For a lot of us, a Chromebook does everything we need a laptop to do.
I really love my Dad. I'd do anything for him, including walking him through how to do "stuff" to his computer. While that's always a nice way to spend time on the phone with him, it's something I don't have to do anymore since I bought him a Chromebook.
Dad's not a complete luddite — he's been around my computers and gadgets for more years than I like to mention. He also used a computer at work for years, so he isn't afraid to do things, he's just unsure about some of it. When an update would go off the rails on his old laptop, or he wanted to install Firefox as the default browser, he needed someone to walk him through the process. We all have someone in our family or circle of friends who aren't quite sure how to do more than the basics.
The final straw was when he called me because some company he never heard of from a place he's never been wanted $79 to "decrypt his data" and relinquish control of his web browser. Thankfully it wasn't a real extortion scheme and was just a pop-over that hijacked his browser and we were able to fix things. After he was squared away, I immediately went to Amazon and had a Acer Chromebook 15 shipped out to him.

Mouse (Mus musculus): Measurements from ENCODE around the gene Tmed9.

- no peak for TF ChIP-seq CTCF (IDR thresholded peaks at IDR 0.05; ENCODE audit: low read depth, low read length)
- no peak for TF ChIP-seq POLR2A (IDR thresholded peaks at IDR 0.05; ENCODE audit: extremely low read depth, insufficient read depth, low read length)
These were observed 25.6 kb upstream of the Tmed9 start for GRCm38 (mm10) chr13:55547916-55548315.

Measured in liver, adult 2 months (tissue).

A Chromebook can do everything my Dad needs a laptop to do.
A few days later, we had him up and running with Chrome OS and a handful of extensions as well as a short explainer on Google Drive, the cloud and what he could and couldn't do. He loves his new laptop, because it does everything he wants it to do without any fussing.
And that's the important thing — Chrome OS can do everything he needs a laptop to do. He's not writing software or playing immersive 3D games. He doesn't need Photoshop — Google Photos lets him look at his pictures and share them. All his passwords are safely stored in his personal cloud (as safe as a cloud can be, anyway) and his laptop remembers who he is and signs him in when he wants to do some online shopping or visit his bank's website as long as he's signed in with his Google account.
For my Dad, a Chromebook is better.
We have Chrome Remote Desktop setup in case things go wrong, but (knock on wood) so far he's not had any issues using his new computer. He turns it on, logs in, and does his thing. I imagine it makes him feel better knowing he doesn't have to ask for help with things, and I know I feel better knowing he can be on the Internet safely and free of malware and assorted headaches.
A Chromebook won't work for everyone. I don't want anyone to think I'm insinuating anything of the sort. There are times when I have to use my MacBook because I need to do things that Chrome can't handle, and I know that I'll never be able to play the games I like to play on a Chromebook. But we're not all the same and we all have different needs, and for someone like my Dad a Chromebook does everything without him needing to fiddle around with anything. It's literally plug and play.
Now he can call me just to say hello without feeling like a dummy because he needs help on the computer. And that's the best part.